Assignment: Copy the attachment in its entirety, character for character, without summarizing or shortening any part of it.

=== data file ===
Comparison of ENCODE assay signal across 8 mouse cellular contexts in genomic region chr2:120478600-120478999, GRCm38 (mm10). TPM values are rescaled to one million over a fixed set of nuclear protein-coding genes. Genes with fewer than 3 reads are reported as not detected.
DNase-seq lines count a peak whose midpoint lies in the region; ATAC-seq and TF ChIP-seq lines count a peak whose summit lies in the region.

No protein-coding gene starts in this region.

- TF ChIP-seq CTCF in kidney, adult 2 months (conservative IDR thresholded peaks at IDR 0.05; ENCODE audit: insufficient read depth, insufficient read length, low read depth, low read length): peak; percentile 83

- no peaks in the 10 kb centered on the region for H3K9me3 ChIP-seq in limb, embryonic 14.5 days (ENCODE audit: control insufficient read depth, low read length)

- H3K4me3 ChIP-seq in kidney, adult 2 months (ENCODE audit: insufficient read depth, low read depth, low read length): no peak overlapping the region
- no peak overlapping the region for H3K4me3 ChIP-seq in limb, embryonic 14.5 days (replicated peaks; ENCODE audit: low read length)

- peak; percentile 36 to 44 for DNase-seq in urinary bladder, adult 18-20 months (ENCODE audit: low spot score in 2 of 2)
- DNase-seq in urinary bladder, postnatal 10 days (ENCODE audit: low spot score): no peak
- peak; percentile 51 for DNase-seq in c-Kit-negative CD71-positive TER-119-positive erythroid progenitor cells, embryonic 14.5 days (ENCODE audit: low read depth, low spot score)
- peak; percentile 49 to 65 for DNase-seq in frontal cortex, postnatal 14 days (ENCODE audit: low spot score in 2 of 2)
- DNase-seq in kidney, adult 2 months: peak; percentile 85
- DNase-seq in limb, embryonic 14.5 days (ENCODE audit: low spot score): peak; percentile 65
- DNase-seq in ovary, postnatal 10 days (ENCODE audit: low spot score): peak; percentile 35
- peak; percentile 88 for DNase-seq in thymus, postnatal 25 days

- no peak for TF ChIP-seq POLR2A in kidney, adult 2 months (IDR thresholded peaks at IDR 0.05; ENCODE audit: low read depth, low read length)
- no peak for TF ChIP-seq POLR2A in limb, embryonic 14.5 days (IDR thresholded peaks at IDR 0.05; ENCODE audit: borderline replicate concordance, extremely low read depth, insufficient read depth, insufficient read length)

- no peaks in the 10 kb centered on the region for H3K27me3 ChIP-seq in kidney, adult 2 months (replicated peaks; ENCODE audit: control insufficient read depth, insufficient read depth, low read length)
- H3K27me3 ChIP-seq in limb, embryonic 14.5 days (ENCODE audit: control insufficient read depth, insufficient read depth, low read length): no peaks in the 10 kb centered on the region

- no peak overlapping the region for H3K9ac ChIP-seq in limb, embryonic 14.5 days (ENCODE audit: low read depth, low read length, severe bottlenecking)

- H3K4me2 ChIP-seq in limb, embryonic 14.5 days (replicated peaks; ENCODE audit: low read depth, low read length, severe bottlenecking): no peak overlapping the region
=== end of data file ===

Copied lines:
Comparison of ENCODE assay signal across 8 mouse cellular contexts in genomic region chr2:120478600-120478999, GRCm38 (mm10). TPM values are rescaled to one million over a fixed set of nuclear protein-coding genes. Genes with fewer than 3 reads are reported as not detected.
DNase-seq lines count a peak whose midpoint lies in the region; ATAC-seq and TF ChIP-seq lines count a peak whose summit lies in the region.

No protein-coding gene starts in this region.

- TF ChIP-seq CTCF in kidney, adult 2 months (conservative IDR thresholded peaks at IDR 0.05; ENCODE audit: insufficient read depth, insufficient read length, low read depth, low read length): peak; percentile 83

- no peaks in the 10 kb centered on the region for H3K9me3 ChIP-seq in limb, embryonic 14.5 days (ENCODE audit: control insufficient read depth, low read length)

- H3K4me3 ChIP-seq in kidney, adult 2 months (ENCODE audit: insufficient read depth, low read depth, low read length): no peak overlapping the region
- no peak overlapping the region for H3K4me3 ChIP-seq in limb, embryonic 14.5 days (replicated peaks; ENCODE audit: low read length)

- peak; percentile 36 to 44 for DNase-seq in urinary bladder, adult 18-20 months (ENCODE audit: low spot score in 2 of 2)
- DNase-seq in urinary bladder, postnatal 10 days (ENCODE audit: low spot score): no peak
- peak; percentile 51 for DNase-seq in c-Kit-negative CD71-positive TER-119-positive erythroid progenitor cells, embryonic 14.5 days (ENCODE audit: low read depth, low spot score)
- peak; percentile 49 to 65 for DNase-seq in frontal cortex, postnatal 14 days (ENCODE audit: low spot score in 2 of 2)
- DNase-seq in kidney, adult 2 months: peak; percentile 85
- DNase-seq in limb, embryonic 14.5 days (ENCODE audit: low spot score): peak; percentile 65
- DNase-seq in ovary, postnatal 10 days (ENCODE audit: low spot score): peak; percentile 35
- peak; percentile 88 for DNase-seq in thymus, postnatal 25 days

- no peak for TF ChIP-seq POLR2A in kidney, adult 2 months (IDR thresholded peaks at IDR 0.05; ENCODE audit: low read depth, low read length)
- no peak for TF ChIP-seq POLR2A in limb, embryonic 14.5 days (IDR thresholded peaks at IDR 0.05; ENCODE audit: borderline replicate concordance, extremely low read depth, insufficient read depth, insufficient read length)

- no peaks in the 10 kb centered on the region for H3K27me3 ChIP-seq in kidney, adult 2 months (replicated peaks; ENCODE audit: control insufficient read depth, insufficient read depth, low read length)
- H3K27me3 ChIP-seq in limb, embryonic 14.5 days (ENCODE audit: control insufficient read depth, insufficient read depth, low read length): no peaks in the 10 kb centered on the region

- no peak overlapping the region for H3K9ac ChIP-seq in limb, embryonic 14.5 days (ENCODE audit: low read depth, low read length, severe bottlenecking)

- H3K4me2 ChIP-seq in limb, embryonic 14.5 days (replicated peaks; ENCODE audit: low read depth, low read length, severe bottlenecking): no peak overlapping the region